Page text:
Political polarization influencing where people live


Political polarization in the United States has increased over the past generation, pitting Americans against each other to unprecedented degrees. With the start of the 2022 midterm election cycle, one should ask: how far does mistrust go? Does it affect where people go and how they feel about their neighborhood?

Zumper surveyed 1,500 members of the general population to find out, and the results are sobering. In response to the question “Do you want to move to an area that does not correspond to your political leanings?” ยป, More people answered no (35.8%) than yes (34.6%), while 29.7% answered that they already lived in a region which does not correspond to their political convictions.

Respondents who identified as Democrats (39.9%) were more likely than Republicans (35.7%) to say they would not move to an area that did not match their political leanings, and more Democrats stated that they would not move to an area that did not match their political leanings than what they had said. Conversely, more Republicans said they would move to an area that did not match their political leanings (42.5%) than those who did not.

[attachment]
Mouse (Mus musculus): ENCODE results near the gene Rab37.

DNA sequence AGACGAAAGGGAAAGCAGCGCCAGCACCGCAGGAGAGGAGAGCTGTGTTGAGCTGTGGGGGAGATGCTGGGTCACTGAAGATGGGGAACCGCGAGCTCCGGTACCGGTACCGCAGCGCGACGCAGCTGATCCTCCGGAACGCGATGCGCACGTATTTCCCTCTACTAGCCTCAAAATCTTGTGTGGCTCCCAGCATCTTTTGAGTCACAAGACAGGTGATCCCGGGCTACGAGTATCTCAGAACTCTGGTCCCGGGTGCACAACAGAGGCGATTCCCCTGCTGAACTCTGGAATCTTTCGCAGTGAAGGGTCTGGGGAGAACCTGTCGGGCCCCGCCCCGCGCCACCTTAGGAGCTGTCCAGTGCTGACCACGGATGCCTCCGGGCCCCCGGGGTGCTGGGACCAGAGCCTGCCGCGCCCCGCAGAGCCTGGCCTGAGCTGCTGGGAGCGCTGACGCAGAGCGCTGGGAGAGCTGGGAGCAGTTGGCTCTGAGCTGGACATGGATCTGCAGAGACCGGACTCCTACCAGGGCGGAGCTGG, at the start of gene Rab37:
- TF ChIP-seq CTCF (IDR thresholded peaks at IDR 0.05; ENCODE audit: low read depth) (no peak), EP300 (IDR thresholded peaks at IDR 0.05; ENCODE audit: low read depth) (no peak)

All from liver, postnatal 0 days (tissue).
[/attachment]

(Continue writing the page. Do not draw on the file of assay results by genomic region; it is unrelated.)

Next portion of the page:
The percentage of people who would move to an area that does not match their political leanings decreases as respondents get older. In the 18-29 age group, 43.9% said they would, while only 30.2% of those 60 and over said they would.

Respondents also said that an area’s handling of the COVID-19 pandemic could negatively impact their interest in settling there, with 38% saying it would, with 27.1% saying no and 35% saying it would depend on the details.

The percentage of people who said a region’s handling of the pandemic would negatively impact their interest in moving there declines as people age. In the 18-29 age group, 47.4% said dealing with the pandemic would negatively impact their interest, while 31.3% of those over 60 said it did. would have a negative impact on their interest.

Mask and vaccine warrants are also a sticking point, but only for Republicans. Only 44.8% of Republicans said they would move to an area that imposed a mask mandate of any kind, compared to 86.3% of Democrats. Vaccination warrants are slightly less popular than mask warrants among the two groups, with 37.7% of Republicans and 82.9% of Democrats saying they would move to an area with a vaccination warrant.

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